Hollywood writers just authorized their union leadership to potentially call a strike. But if negotiations with studios fail, a strike wouldn’t hurt every show equally. Some hit titles would march right into the walkout buzzsaw due to the timing (the current contract expires May 1). Here are popular titles that we’re hearing could be among the first impacted…
The Walking Dead (AMC)
The picket lines could stake the zombie hit, which starts season 8 production on May 1 — the same day the Writers Guild of America’s current contract expires. The series is an October tradition, and if pushed off-cycle it would be a rather huge disruption for the show (which has seen ratings slip recently but remains massively popular). Spin-off Fear the Walking Dead re-started shooting in January for a June 4 return, and could squeak through if all the scripts are written and production doesn’t shut down.
American Horror Story (FX)
Like The Walking Dead, this is popular horror series always returns around Halloween. Yet the upcoming 2016 presidential election-themed season 7 is currently being written (and the show’s scripts tend to be polished up until shooting) so the cycle would likely get pushed even deeper into Trump’s reign if there’s a protracted walkout. Further down the road, producer Ryan Murphy’s next American Crime Story sagas (Katrina, Versace) and second Feud miniseries are also now being written and could get impacted.
Star Trek: Discovery (CBS All Access)
Not yet a hit, but there’s a lot of anticipation for this one. But the new Trek TV series was first delayed from a planned February launch and then from its announced May premiere as well. Though technically you cannot delay a show that doesn’t currently have a premiere date, CBS chief Les Moonves has told investors to expect the sci-fi drama to finally land in late summer or early fall. But with production midway through its 13 episodes and scripts unfinished, a strike could warp CBS’ plans once again.
The Mindy Project (Hulu)
The final season of the comedy series goes into production next month for a September premiere, but will likely have to hit pause if there’s a strike. Also potentially at risk: Hulu’s dystopian thriller The Handmaids Tale has completed shooting.
The Inhumans (ABC)
Even Marvel’s royal family isn’t immune. Unlike most fall shows, The Inhumans has already locked a premiere date, and it’s a relatively early — Sept. 1 in IMAX theaters, followed by a debut on ABC on Sept 26. Despite a short eight-episode limited series order, the ambitious big screen/small screen roll out for ABC’s latest superhero title could potentially have a setback as production only recently got underway.
Jessica Jones (Netflix)
Netflix is not signatory to the WGA, yet follows in step with the major studios on its rules and regulations. Jessica Jones season 2 begins filming in May. Luke Cage season 2 is likewise set to get underway in June, so both could get hit. Superhero team-up miniseries The Defenders has thankfully already wrapped.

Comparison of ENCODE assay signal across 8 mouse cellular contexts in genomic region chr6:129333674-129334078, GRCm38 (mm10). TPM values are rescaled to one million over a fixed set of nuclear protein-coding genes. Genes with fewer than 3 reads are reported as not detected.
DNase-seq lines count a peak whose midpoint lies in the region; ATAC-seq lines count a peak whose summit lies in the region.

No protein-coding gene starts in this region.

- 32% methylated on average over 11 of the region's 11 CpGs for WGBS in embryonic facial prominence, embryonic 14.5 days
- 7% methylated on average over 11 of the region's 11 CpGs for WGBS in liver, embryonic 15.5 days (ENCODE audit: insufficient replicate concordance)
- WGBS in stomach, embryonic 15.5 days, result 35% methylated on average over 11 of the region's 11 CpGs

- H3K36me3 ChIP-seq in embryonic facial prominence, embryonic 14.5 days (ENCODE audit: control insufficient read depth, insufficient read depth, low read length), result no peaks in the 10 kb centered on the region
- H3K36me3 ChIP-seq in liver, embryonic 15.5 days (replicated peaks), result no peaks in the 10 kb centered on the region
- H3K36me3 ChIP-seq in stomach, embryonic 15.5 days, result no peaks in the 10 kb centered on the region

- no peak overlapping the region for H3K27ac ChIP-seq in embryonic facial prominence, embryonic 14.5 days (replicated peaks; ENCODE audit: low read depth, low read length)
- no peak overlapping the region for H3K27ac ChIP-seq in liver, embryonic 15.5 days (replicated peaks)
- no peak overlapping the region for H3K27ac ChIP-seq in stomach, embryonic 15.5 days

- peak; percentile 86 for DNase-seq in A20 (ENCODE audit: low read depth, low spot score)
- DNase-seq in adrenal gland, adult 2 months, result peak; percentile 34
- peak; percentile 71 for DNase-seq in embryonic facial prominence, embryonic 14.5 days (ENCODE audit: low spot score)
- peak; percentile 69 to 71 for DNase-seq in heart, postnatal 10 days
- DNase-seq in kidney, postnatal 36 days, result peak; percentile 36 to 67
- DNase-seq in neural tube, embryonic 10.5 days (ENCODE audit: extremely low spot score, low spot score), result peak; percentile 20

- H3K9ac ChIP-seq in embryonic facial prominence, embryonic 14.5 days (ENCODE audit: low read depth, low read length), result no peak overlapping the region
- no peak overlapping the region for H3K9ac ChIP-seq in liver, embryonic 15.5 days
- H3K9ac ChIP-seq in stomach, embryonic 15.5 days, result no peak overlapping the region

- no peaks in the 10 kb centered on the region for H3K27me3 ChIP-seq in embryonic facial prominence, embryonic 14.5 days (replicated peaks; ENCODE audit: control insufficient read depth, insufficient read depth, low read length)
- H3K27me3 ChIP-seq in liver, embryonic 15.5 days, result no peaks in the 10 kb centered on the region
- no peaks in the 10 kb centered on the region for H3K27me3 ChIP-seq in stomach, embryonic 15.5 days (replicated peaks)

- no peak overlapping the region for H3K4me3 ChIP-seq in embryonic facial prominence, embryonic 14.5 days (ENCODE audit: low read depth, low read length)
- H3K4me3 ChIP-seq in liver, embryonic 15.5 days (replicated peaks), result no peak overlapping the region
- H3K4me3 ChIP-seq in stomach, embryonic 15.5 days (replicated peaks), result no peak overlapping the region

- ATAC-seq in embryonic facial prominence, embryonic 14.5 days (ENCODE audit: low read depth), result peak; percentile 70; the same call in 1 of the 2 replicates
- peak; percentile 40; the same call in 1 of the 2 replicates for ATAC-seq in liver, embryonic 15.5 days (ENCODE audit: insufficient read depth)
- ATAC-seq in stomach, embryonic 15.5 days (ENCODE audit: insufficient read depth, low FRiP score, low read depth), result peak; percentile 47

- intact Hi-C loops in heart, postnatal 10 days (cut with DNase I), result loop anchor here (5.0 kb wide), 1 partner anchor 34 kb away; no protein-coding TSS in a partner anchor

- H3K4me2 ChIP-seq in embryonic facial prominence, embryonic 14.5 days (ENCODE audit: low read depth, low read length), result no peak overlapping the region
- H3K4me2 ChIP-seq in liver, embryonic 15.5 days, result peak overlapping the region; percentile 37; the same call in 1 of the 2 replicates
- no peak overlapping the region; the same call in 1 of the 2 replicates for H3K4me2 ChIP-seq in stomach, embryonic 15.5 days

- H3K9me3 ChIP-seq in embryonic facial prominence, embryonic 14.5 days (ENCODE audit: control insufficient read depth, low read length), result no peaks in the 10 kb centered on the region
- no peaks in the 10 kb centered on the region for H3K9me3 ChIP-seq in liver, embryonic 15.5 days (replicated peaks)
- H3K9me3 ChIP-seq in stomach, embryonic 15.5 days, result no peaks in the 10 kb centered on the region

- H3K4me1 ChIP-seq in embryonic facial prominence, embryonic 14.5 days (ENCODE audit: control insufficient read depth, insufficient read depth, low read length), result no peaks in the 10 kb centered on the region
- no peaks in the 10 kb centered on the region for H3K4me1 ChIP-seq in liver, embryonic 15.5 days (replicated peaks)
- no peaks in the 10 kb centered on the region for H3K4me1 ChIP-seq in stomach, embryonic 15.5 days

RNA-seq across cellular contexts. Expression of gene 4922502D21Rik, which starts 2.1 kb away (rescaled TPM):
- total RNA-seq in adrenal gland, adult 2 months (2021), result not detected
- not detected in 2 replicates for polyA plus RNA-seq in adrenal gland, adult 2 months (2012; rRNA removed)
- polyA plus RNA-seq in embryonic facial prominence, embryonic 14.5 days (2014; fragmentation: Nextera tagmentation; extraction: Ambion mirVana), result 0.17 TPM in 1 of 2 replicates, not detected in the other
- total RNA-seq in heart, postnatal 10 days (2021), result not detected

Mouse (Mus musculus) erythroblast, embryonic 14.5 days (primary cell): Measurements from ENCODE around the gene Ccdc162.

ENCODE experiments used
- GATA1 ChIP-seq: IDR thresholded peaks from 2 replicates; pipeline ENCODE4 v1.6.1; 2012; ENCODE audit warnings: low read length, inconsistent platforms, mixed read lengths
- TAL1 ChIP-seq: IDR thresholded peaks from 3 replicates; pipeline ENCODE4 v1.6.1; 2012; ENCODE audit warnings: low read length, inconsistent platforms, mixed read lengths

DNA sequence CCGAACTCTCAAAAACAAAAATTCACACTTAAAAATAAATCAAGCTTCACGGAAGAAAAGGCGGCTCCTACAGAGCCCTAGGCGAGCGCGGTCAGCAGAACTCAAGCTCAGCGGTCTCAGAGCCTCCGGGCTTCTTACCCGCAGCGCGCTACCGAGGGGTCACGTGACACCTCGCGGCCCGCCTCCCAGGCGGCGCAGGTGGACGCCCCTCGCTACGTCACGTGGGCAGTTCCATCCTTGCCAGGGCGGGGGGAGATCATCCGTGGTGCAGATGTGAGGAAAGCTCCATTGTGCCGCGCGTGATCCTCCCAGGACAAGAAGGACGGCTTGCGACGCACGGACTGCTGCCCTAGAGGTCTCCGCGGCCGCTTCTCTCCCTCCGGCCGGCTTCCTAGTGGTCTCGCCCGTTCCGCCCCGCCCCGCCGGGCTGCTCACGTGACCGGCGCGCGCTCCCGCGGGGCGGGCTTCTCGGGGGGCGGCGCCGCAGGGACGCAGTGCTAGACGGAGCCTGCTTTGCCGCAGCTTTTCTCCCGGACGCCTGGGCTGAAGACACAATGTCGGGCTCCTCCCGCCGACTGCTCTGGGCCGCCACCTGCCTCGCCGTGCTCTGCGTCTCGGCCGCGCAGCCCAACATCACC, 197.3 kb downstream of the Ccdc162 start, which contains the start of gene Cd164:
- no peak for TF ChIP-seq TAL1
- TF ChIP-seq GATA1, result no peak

Okay so Zoo isn’t really a big hit, but it’s one of broadcast’s few high-profile scripted summer shows. Production continues through for a planned premiere June 29 and so it could be impacted if there’s a strike.
Late-Night Talk Shows
Imagine late-night talk shows as the cannon fodder front-line soldiers in the strike war — they’re expected to immediately drop to repeats despite mostly consisting of celebrities interviews. Those Trump jokes in the monologues don’t write themselves, you know. (Okay, so they kind of do).
Saturday Night Live (NBC)
Speaking of Trump, the president would get a break from Alec Baldwin’s mocking earlier than expected and SNL would likely cancel its final three episodes (which have Chris Pine, Melissa McCarthy, and Dwayne Johnson lined up as hosts). The acclaimed 42nd season would conclude with the recent Jimmy Fallon-hosted episode as the finale.
Pretty Much Every Scripted Show on Television
If there is a strike the most important question for fans is: How long will it last? The great writers’ strike of ’07-08 lasted three-and-a-half months. That might not sound very long, but in the current Peak TV era there are more than 400 dramas and comedies airing per year. So even if the strike “only” lasts the same amount of time, that’s potentially a lot of shows seeing their seasons cut short, delayed or perhaps just written more hastily than they otherwise would have been. (Having your first season cut short by a writers’ strike isn’t necessarily harmful, however — just ask Breaking Bad).
Shows You Don’t Have to Worry About Anytime Soon
Here are some popular summer and early fall dramas that we’re told have either completed production for their upcoming season, or are far enough along so they’re not expected to be impacted: HBO’s Game of Thrones (July 16), Showtime’s Twin Peaks revival (May 21), Netflix’s Orange is the New Black (June 9), BBC BBC America’s final season of Orphan Black (June 10), Starz’ American Gods (April 30), Starz’ Outlander (September), AMC’s Preacher (June 25), and — whew! — Netflix’s Stranger Things (Oct. 31).
Note: Story updated with Handmaid’s Tale status.